Now that Vietnamese pho is old hat, Korean bibimbap is an increasingly common lunchtime option, and Colombian arepas—thanks in no small part to Barroco Grill—have invaded downtown Cleveland, adventurous diners might be wondering: What's the next ethnic food fad primed for the limelight? If I have a vote in the matter, I'd make the case for pupusas. In addition to being gosh-darn fun to say—poo-POO-suh—these Salvadoran mainstays are prime foodie fodder, bound to leap from the shadows of obscurity into the warm glow of a filtered Instagram photo.
Picture an inch-thick, griddle-fried corn pancake filled with melted cheese and beans and you get a good idea of what makes a pupusa so damn good. Add to that they come cheap—like $1.50 to $2 a pop—and you start to see the makings of the "next great thing in food." In fact, I'm surprised nobody's launched a local pupusa food truck yet. Patty Wagon, anyone?
Two years ago I wrote about a pair of westside pupuserias, La Casa Tazumal and Pupuseria La Bendicion, and I've been wondering when another operator would join the fiesta. That finally happened last year, when Wilfrido Cubas and his sister opened El Arepazo y Pupuseria in Fairview Park. Like its compadres, the restaurant is a modest joint run by a skeleton crew of family members. But unlike the other two—and as evidenced by its moniker—this one has a dual identity in that it offers both Colombian and Salvadoran specialties.
One side of the menu ticks off Colombian dishes like arepas, empanadas and the classic Bandeja Paisa, an appetite slaying platter loaded down with rice, beans, plantains, meaty pork skin, sausage, steak, avocado, arepa and an egg! On the flipside of the menu are Salvadoran items like potato-stuffed pastries, fried yuca, pupusas, and fried whole fish.
While both arepas and pupusas are corn-based pancakes stuffed with various ingredients, the similarities end there. Arepas are stiffer, making them ideal for slicing open like a bun after they're heated to accept the filling. The result is a sandwich-like affair that (with a little dexterity) can be eaten out of hand. Pupusas, which are more pliable and delicate, are filled before they're cooked, with the ingredients fully encased within the dough. They're eaten with a knife and fork.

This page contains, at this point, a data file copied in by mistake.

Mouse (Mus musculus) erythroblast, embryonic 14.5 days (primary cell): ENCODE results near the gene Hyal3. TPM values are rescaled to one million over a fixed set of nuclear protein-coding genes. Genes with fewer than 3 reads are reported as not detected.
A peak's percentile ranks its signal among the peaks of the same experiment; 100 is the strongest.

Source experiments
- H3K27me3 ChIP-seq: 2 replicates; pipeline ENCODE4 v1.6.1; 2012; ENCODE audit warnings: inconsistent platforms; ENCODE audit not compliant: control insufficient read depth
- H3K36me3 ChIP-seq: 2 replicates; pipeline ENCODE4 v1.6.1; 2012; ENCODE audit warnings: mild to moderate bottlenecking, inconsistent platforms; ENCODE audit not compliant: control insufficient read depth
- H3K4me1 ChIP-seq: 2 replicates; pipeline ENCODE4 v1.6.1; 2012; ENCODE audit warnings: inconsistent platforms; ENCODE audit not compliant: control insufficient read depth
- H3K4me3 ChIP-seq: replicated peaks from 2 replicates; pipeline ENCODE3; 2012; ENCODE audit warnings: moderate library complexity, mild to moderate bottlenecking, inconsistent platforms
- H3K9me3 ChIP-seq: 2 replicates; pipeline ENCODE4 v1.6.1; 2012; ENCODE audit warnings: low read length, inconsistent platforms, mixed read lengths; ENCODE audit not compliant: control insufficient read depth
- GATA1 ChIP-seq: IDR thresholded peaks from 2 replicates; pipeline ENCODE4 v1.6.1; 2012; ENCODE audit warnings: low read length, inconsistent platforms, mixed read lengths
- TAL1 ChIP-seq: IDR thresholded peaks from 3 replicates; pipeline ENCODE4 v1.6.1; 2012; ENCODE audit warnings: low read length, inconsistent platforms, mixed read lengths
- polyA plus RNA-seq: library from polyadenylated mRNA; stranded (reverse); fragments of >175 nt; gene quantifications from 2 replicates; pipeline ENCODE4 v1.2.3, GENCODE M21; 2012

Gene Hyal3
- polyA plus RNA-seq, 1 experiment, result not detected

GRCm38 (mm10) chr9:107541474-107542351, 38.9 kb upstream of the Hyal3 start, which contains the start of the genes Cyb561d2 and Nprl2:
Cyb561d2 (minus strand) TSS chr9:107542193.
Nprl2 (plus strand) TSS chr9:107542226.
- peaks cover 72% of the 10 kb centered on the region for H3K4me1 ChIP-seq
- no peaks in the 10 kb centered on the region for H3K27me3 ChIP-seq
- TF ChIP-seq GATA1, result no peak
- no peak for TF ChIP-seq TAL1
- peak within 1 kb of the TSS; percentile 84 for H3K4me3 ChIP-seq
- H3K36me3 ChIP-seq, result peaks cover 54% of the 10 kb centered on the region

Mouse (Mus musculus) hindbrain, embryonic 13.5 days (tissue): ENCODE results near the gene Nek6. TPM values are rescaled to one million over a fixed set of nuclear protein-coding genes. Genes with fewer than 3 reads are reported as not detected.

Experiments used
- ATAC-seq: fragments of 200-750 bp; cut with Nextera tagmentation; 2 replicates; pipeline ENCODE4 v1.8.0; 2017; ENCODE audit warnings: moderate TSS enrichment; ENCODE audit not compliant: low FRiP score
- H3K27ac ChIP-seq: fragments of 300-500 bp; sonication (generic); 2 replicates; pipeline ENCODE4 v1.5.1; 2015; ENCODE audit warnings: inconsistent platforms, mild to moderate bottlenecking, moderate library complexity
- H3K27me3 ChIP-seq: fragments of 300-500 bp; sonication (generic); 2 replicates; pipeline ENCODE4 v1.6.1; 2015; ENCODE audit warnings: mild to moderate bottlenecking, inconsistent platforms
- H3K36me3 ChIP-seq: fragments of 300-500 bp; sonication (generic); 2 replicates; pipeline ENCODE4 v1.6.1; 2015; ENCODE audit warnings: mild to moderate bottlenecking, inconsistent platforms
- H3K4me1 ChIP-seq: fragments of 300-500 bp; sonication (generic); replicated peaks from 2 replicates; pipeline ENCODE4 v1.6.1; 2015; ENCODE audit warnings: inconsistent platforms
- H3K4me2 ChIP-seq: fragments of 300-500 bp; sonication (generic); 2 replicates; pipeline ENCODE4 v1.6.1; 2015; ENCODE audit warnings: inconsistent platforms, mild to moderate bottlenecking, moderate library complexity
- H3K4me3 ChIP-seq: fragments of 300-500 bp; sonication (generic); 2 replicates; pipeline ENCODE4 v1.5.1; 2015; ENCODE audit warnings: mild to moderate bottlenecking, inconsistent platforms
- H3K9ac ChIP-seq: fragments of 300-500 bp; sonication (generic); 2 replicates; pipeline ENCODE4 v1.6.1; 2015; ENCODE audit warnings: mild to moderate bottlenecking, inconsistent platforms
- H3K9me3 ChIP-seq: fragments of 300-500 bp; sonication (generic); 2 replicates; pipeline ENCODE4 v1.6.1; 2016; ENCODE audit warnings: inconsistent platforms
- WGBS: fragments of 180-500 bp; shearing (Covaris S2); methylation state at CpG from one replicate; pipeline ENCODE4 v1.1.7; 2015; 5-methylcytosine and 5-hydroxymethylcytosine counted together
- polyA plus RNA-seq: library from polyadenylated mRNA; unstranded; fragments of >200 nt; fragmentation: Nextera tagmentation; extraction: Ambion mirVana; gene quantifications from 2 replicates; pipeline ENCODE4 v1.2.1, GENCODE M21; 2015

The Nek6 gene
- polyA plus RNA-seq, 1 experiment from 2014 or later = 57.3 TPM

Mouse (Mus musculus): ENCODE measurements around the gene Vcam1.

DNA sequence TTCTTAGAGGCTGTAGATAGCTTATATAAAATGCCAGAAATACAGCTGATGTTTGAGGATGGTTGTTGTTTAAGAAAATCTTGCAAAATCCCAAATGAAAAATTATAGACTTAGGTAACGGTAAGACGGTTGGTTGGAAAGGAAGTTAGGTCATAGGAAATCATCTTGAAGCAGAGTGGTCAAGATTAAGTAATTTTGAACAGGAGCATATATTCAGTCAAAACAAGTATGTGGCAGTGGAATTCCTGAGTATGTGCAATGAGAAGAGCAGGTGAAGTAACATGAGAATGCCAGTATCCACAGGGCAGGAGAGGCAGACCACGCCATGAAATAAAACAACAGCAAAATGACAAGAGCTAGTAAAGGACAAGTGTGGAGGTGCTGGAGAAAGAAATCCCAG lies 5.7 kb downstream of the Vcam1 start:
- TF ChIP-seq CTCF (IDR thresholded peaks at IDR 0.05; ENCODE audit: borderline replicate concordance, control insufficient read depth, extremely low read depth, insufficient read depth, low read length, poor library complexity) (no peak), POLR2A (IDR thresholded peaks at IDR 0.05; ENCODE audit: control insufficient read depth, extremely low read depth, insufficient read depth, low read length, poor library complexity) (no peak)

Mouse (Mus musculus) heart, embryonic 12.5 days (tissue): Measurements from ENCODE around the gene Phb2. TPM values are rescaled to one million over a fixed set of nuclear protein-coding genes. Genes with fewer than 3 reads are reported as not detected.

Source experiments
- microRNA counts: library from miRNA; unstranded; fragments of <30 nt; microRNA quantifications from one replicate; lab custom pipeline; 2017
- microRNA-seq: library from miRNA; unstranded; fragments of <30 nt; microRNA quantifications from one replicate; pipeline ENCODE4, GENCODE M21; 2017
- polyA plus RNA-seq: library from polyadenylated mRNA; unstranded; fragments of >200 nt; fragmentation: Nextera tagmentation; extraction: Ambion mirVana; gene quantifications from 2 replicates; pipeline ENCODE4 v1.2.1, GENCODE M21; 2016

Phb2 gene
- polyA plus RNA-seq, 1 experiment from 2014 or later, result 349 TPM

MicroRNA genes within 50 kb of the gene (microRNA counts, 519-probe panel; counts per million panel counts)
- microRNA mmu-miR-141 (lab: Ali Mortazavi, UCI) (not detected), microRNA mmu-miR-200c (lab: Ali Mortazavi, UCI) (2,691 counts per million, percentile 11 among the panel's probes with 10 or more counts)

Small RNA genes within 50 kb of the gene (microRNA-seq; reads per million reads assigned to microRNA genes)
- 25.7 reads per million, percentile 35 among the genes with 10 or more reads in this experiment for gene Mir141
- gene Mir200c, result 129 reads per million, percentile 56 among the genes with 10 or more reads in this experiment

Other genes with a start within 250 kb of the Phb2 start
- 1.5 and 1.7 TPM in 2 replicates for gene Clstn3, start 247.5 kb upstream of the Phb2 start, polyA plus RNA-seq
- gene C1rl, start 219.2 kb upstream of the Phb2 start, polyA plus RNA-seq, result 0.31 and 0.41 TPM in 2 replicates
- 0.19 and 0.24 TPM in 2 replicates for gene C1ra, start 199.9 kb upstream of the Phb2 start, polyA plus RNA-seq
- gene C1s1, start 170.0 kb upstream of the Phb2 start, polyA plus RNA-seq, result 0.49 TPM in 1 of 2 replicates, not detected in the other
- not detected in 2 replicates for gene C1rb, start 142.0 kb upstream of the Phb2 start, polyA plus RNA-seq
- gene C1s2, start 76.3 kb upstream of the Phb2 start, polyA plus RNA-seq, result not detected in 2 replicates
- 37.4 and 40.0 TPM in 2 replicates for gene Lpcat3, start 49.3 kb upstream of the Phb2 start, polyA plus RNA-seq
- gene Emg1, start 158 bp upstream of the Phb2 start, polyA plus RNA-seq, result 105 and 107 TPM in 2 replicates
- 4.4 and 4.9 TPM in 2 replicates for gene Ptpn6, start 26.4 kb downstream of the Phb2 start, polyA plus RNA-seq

Cubas sticks to the classic pupusa fillings of cheese, cheese and refried beans, pork, cheese and beans, and loroco, a Salvadoran green vegetable ($1.99 each). The cheese is a mild, melty cheese that oozes out of fissures in the dough onto the hot griddle, where it crisps up into the best thing ever. Pupusas are always served with curtido, a vinegary cabbage slaw, and salsa roja, a thin, plain tomato sauce. The crunch and tangy acid from the accompaniments are the perfect foil for the cheesy, corny cakes below.
Cubas estimates that a full 80 percent of his clientele is non-Latino, a discovery that is at once surprising and understandable. And most, he says, come for the pupusas.
"The pupusas are becoming very popular," he says. "It's something new for people, but once they try it, they like it."
El Arepazo's arepas are appropriately crisp and corny, overstuffed with various fillings. The chorizo ($8.99) is excellent, with the spicy sausage mixed with onions, green peppers and little bits of cheese. They are served with fries and a trio of sauces that include mustard, garlic and chipotle.
It's wise to tack on a few empanadas ($2.25), crispy fried pastries filled with cheese, pork or beef. The restaurant also sells pastels de papa ($1.99), a Salvadoran snack that is similar to an empanada but employs a corn dough that's stuffed with cooked potato. Salvadoran tamales are steamed in a banana leaf and have a more custard-like texture than the fluffier Mexican variety. El Arepazo sells just a chicken-stuffed ($2.99) version.
El Arepazo has no booze, but does sell the full line of Jarritos sodas ($1.99) as well as homemade tamarindo and horchato ($2.25).
All three pupuserias in town are worth checking out for comparison's sake, but if pressed on the issue, I'd put Pupuseria La Bendicion on the top of the list. The quick-casual, largely take-out spot in a scrappy strip mall better suits the food than a more formal sit-down restaurant. La Casa Tazumal, in contrast, is a welcoming little dining room that feels more like somebody's home than somebody's business.
And when the inevitable pupusa truck rolls into town, I'll be the first one in line.
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